NHS Nightingale’s chief operating officer, Natalie Forrest, has said that the number of staff required to run one ward is 200; for the 80-ward hospital, this equates to 16,000 staff.

The field hospitals in Birmingham (planned capacity of 2,000 beds), Cardiff (2,000) and Manchester (1,000) will collectively require even more staff than the ExCel/Nightingale.

According to the Unison trade union, at the end of last year there were 106,000 vacancies across the NHS in England, including over 44,000 vacancies in nursing. These figures marked an increase on the previous year. In mid-March, the government appealed to recently retired medical staff to return to the NHS to assist with the coronavirus pandemic. This resulted in 4,000 nurses and 500 doctors heeding the call. Tragically, the first of these returning doctors, 68-year-old Dr. Alfa Saadu, died Tuesday from COVID-19.

Saadu’s passing follows the death of two other NHS staff of COVID-19. Amged El-Hawrani, a 55-year-old ear, nose and throat consultant, died Saturday at Leicester Royal Infirmary. Adil El Tayar, aged 63, an organ transplant specialist, died last Wednesday at London’s West Middlesex University Hospital.

Even by drafting army medics, NHS Nightingale can only be staffed by “robbing Peter to pay Paul.” According to the Health Service Journal (HSJ), “NHS staff are being asked to move quickly to work in the new field hospital.” HSJ quotes an email from a London trust chief executive to their staff, saying, “Along with other NHS trusts, we have been asked to identify a range of our people to help staff the new Nightingale Hospital.”

Given the chronic staff shortages throughout the NHS, the government has already moved to dilute staffing levels, particularly in intensive care. The HSJ wrote that “staff-to-patient ratios for intensive care are being dramatically reduced as the NHS seeks to rapidly expand its capacity to treat severely ill covid-19 patients.”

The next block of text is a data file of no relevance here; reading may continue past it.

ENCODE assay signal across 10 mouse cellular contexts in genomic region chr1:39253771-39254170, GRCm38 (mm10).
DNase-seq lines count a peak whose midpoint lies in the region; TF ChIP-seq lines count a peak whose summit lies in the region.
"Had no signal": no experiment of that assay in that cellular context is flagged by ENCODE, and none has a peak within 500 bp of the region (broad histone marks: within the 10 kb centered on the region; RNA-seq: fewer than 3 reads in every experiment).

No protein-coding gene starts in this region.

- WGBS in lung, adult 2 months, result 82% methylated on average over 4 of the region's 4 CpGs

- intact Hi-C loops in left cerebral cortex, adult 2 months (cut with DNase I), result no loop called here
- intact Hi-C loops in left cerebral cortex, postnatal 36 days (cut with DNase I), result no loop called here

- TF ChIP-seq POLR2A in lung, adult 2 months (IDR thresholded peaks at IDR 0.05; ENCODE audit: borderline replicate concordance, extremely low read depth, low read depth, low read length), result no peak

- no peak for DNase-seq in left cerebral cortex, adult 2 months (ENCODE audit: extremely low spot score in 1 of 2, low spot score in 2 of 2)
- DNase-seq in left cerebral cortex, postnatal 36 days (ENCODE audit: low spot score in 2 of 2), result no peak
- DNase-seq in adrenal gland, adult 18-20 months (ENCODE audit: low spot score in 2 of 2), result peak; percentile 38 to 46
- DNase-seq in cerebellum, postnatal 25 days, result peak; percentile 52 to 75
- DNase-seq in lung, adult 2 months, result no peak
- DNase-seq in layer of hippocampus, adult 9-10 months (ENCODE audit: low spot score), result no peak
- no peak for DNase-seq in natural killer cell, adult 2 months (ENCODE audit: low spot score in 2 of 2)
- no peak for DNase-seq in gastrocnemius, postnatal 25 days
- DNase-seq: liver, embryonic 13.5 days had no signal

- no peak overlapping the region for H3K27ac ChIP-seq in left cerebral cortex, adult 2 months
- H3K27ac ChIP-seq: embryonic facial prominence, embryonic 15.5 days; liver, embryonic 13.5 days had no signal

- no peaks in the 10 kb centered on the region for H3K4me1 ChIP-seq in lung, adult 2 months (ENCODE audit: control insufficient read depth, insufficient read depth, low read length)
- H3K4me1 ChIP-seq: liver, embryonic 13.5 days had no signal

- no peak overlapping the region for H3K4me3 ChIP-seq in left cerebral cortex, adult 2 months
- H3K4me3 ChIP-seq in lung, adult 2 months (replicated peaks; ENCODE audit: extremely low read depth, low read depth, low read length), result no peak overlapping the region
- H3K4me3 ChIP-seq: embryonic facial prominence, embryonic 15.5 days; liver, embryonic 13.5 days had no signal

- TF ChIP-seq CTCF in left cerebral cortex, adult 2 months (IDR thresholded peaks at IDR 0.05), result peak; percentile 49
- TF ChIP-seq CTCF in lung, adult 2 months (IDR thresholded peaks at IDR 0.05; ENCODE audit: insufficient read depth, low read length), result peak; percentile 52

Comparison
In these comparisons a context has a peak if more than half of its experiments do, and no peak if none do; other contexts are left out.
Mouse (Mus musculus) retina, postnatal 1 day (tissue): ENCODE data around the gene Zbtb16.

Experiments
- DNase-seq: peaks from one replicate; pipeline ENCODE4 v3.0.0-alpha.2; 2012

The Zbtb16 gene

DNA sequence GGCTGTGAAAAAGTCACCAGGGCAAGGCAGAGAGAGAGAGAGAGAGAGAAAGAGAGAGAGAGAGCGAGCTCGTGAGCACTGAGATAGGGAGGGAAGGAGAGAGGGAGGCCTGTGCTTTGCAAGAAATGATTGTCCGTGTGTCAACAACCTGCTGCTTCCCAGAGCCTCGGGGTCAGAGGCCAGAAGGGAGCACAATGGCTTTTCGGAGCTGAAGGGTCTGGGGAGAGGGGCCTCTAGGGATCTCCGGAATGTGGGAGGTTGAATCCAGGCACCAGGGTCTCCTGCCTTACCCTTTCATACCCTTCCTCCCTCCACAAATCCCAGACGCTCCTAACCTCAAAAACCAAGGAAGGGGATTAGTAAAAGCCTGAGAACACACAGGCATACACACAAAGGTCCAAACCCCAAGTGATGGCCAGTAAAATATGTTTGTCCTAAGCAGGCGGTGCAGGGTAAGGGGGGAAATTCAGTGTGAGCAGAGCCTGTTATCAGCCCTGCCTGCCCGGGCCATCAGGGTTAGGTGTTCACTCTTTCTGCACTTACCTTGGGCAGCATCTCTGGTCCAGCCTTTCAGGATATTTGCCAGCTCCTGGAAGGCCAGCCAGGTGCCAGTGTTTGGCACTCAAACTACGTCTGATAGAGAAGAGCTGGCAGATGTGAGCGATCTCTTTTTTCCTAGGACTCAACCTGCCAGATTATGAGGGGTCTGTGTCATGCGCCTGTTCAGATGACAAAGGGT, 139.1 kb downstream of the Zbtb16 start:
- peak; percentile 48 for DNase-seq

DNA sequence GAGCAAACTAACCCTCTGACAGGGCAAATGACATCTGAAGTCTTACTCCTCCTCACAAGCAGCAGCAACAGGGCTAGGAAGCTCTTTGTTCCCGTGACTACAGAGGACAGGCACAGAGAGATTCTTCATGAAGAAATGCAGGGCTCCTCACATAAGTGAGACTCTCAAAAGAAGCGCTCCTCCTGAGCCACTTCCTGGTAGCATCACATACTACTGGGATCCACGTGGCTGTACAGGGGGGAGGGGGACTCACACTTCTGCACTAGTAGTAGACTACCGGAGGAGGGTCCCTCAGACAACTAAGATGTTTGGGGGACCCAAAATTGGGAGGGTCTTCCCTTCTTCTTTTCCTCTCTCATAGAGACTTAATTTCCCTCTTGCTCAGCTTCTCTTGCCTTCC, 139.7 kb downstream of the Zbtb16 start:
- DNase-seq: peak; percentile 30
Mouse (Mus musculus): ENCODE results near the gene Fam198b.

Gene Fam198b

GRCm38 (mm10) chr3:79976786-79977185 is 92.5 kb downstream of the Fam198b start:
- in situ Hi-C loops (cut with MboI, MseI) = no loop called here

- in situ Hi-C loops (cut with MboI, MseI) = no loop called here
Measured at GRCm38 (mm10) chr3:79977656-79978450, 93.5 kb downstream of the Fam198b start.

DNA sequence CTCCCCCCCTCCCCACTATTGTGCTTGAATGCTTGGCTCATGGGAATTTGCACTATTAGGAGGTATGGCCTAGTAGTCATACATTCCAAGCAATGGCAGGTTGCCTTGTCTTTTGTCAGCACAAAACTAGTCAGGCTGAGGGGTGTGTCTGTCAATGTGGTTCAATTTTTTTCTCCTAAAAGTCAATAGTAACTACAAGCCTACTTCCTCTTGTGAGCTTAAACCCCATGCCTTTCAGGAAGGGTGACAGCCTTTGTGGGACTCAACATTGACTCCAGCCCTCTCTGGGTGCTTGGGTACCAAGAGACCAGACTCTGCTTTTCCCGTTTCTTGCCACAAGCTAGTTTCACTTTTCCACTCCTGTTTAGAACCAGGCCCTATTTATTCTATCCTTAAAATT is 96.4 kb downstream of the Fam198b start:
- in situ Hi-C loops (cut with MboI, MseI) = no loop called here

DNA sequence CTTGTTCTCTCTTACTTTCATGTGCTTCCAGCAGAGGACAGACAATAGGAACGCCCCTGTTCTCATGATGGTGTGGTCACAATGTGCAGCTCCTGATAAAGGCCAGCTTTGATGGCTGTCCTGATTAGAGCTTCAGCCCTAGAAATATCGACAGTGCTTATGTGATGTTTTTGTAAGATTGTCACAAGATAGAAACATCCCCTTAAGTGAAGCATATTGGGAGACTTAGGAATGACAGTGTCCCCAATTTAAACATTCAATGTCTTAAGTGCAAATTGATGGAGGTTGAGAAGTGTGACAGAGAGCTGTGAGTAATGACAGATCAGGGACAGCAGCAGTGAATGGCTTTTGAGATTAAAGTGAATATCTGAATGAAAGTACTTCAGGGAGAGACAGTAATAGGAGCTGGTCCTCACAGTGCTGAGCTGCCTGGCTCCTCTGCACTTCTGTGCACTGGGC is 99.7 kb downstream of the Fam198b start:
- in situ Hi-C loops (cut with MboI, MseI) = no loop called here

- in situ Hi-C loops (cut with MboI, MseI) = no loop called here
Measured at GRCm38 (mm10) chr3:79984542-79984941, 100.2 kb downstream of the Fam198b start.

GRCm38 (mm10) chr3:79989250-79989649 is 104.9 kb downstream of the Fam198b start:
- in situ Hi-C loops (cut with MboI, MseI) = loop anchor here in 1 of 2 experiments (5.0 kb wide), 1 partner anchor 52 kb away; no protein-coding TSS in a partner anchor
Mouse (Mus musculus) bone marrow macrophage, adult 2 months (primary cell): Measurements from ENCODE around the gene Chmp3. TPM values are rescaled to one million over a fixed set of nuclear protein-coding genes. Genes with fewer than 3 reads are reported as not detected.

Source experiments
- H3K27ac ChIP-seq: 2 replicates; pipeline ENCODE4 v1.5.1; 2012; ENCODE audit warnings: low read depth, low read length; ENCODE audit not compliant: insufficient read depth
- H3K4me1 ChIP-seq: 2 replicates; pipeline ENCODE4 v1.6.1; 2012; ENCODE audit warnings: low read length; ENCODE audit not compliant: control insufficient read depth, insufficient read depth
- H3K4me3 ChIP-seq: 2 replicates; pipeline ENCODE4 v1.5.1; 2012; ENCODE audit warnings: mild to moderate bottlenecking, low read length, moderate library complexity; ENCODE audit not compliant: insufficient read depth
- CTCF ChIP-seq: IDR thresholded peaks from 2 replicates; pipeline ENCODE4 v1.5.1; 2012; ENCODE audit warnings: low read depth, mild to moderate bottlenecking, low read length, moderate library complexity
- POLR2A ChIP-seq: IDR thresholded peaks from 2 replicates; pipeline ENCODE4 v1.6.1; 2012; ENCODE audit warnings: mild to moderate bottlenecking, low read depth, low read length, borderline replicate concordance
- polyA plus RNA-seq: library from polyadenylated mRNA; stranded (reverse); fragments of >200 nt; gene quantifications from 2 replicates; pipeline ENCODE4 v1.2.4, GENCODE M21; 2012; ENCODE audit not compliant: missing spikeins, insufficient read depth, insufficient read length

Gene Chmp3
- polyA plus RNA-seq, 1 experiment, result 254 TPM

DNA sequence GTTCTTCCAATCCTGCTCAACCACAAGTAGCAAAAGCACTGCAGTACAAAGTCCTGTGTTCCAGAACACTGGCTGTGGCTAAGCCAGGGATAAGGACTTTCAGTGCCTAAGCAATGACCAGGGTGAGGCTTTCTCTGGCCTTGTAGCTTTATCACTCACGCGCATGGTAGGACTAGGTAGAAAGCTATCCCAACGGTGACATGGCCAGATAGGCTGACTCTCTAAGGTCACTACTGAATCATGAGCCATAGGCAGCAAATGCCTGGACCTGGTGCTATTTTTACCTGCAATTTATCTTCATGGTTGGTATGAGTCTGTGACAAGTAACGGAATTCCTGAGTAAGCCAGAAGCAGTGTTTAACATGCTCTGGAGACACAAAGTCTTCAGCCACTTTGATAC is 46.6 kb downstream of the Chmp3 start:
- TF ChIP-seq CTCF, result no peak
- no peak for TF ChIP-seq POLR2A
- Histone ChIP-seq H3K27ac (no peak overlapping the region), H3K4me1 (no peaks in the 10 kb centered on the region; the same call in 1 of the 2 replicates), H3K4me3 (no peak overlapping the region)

Intensive Care Unit nurse-patient ratios are to be slashed from 1:1 to 1:6, or one nurse looking after six desperately sick patients. The number of patients a specialist consultant doctor will be expected to look after is to be doubled, with one consultant now expected to care for 30 patients.

Those volunteering to work at NHS Nightingale have been told, “be prepared to see death,” when the hospital opens, according to a report in the Daily Mail. The paper writes, “Volunteers working at the NHS Nightingale coronavirus hospital have been told to prepare for the fact that up to 80 percent of patients who are on ventilators will die.”

It is into such a situation that the new NHS Nightingale will shortly be receiving its first patients. While clearly the temporary hospital is a much-needed facility, given the criminal starving of resources in Britain’s health care system, for many who are taken there it will be little more than a waiting room for the dying.

Two morgues are attached to NHS Nightingale. It emerged Wednesday that just four miles away “an emergency mortuary in east London” is “in preparation for the expected surge in coronavirus deaths.” The Evening Standard reported that the facility, owned by the City of London Corporation and expected to be finished later this week, “is being constructed on Wanstead Flats, Newham, to take pressure off funeral directors.” Along with the temporary doubling in size of the capital’s morgue at Westminster, a temporary mortuary with room for 1,600 bodies has also been built in a car park next to Hillingdon council’s Breakspear Crematorium.